Poor, Unfulfilled Donald
Donald Trump is apparently convinced that “no politician in history…has been treated worse or more unfairly.” His followers, likewise, are convinced he is being illegitimately blocked, thwarted, stymied in his efforts to “make America great again.” The reason he can’t get things done, they insist, is that he is being restrained and resisted as no president has ever been restrained and resisted before.
Would that it were so. In fact, would that Americans, and their president above all, could remember that according to America’s founding design, the President of the United States is actually supposed to be restrained and resisted as no political leader has ever been before.
In other words, the United States is the only country explicitly founded on the principle that the single most powerful government official is to be matched in power by other, counterbalancing government bodies, and severely limited in his range of authority and action by the law of the land. That’s the difference, or rather was the difference, between an American President and those leaders for whom Trump has so often expressed admiration, from Vladimir Putin to Kim Jong Un. “Getting things done” is not a proper claim to fame for an American President. “Doing no harm” would be closer to a suitable mission statement.
Of course Trump, being (a) uneducated, (b) a natural moron, and (c) an infantile blowhard, believes that, having won an election, nothing should stand in the way of his doing whatever he likes. And that, above all the other good reasons, is what should have disqualified him from becoming President in the first place. Temperamentally, he is precisely the opposite of the kind of man a constitutional republic needs.
Socrates, in Plato’s vast speculation on the nature of justice and good governance, begins with the impractical but informative premise that since political power is most susceptible to abuse by men of corrupt ambition and petty self-interest, the most necessary condition for the establishment of a just city is that it be governed only by men who see no personal advantage to be gained through access to political power. That is, the best ruler would be the one who sees his personal interest and happiness as lying completely beyond the range of those goods that constitute the dark temptations of power — wealth, adulation, control over other men’s labor or land, and the like — and therefore regards power as being against his self-interest. In other words, the only man truly suited to power, Socrates teaches, is the man who does not value power.
Such a purified ruler — a true and spiritually mature philosopher, who has eschewed material advantage in favor of intellectual and moral development without ambivalence or uncertainty, so that he must literally be forced to accept power against all his desires — may be a near impossibility in practice. But the ideal sheds light on the hopes and risks of our less than ideal realities. In particular, Socrates shows us the deeper truth in our modern truism, “power corrupts,” which is that it corrupts those who value wealth, reputation, and the prestige of authority over the well-being of their own souls, and it corrupts them to the extent that they do so.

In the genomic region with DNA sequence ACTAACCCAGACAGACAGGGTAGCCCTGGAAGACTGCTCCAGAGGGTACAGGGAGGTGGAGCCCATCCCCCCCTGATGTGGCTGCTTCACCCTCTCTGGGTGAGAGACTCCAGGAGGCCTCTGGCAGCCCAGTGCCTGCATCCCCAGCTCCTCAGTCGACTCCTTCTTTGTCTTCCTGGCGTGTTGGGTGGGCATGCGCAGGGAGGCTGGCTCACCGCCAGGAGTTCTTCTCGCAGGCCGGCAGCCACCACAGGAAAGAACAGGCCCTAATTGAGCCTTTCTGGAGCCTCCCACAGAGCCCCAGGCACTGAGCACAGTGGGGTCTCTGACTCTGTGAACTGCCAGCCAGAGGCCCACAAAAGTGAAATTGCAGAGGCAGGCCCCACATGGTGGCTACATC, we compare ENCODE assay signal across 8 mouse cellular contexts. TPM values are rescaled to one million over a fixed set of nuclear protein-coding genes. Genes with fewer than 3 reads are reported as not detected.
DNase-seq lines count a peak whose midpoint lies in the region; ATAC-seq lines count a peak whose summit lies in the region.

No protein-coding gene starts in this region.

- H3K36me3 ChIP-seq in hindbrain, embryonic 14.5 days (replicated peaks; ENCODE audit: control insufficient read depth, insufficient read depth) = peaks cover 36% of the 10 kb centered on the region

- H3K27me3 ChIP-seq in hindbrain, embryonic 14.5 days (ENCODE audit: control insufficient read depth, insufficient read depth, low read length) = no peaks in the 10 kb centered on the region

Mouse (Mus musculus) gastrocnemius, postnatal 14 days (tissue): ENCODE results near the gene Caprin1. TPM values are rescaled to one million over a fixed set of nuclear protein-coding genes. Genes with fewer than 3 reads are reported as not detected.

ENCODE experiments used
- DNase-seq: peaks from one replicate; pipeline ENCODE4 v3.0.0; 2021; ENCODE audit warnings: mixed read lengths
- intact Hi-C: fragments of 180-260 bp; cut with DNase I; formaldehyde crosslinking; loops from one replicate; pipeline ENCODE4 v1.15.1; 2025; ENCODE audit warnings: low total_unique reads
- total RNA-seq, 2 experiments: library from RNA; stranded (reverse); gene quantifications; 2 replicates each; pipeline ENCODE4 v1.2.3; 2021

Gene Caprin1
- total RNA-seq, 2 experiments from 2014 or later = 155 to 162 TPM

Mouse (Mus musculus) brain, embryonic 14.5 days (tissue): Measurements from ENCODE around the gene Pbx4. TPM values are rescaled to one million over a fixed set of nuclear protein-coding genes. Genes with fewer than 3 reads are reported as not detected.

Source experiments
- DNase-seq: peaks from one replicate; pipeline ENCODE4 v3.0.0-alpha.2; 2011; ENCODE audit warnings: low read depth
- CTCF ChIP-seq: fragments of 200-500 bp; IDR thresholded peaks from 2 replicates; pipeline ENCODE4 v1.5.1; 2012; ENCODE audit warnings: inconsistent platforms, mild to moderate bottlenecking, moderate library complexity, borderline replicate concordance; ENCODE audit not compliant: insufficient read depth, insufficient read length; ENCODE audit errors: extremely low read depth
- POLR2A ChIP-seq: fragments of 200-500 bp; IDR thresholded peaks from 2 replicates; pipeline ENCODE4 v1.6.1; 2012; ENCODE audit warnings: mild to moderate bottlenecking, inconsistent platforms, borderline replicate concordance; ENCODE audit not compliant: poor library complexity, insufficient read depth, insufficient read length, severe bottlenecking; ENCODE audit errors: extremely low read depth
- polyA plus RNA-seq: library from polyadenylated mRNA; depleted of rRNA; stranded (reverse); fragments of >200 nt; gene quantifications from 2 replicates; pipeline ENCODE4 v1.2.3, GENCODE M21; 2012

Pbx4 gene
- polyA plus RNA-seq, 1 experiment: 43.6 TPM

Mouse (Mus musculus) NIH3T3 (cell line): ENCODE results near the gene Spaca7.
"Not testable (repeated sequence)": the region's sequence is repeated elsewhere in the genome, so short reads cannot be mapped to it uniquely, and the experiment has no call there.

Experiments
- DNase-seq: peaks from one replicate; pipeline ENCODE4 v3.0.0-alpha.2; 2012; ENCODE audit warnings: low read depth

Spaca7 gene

Which brings us back to Donald Trump. Is there a man — could there be a man — who values his material advantage more obviously and exclusively than Trump? The desire for wealth, adulation and control over other men’s labor and land — that is virtually a synopsis of Trump’s soul, and not a cynical one, but merely a summary of his own frequent statements, lifelong actions, and neon-lighted public persona. (“Control over other men’s labor and land?” you scoff? Think of eminent domain, his preference for socialized medicine, his debate promise that the U.S. military will obey his orders even if the orders violate torture laws, and his campaign threat to sue any news organization that writes negative stories about him.)
Such a man should never be within a hundred miles of any seat of political power. Neither, frankly, should anyone who, knowing a man to be of such a nature, chooses to support that man for president. Woe to any society that has engendered a large enough minority of its population in such a condition that such an empty man could become a leading presidential candidate. And shame on any society that has engendered a majority of its population in such a condition that they could elevate two leading candidates — and therefore, inescapably, their president — from the depths of such a corrupt and petty pool.
(If you wish to know how a great society could be reduced to such a desperate lack of moral and political sense, I happen to have written the book on that subject, which you are welcome to read here.)
The sad reality is that Trump’s frequent gripes about being restrained and resisted are as far from the truth as could be. He ought to be, the Founders intended him to be, but he most certainly is not. America is not that kind of republic anymore. Instead, it is a nation of populist demagoguery with a few leftover traces of respect for economic liberty that have thus far allowed the house of cards to remain standing, barely. It is a nation that wants its president — or at least the one any given voter has voted for — to “get things done.” Things like a trillion dollars of new spending from reserves that ceased to exist forty years ago, a more deeply entrenched commitment to the pathway to socialized medicine, government strong arm tactics to prevent business entities from operating freely according to market principles and the profit motive, and, coming very soon, a power grab over private education under the fraudulent name of “school choice.”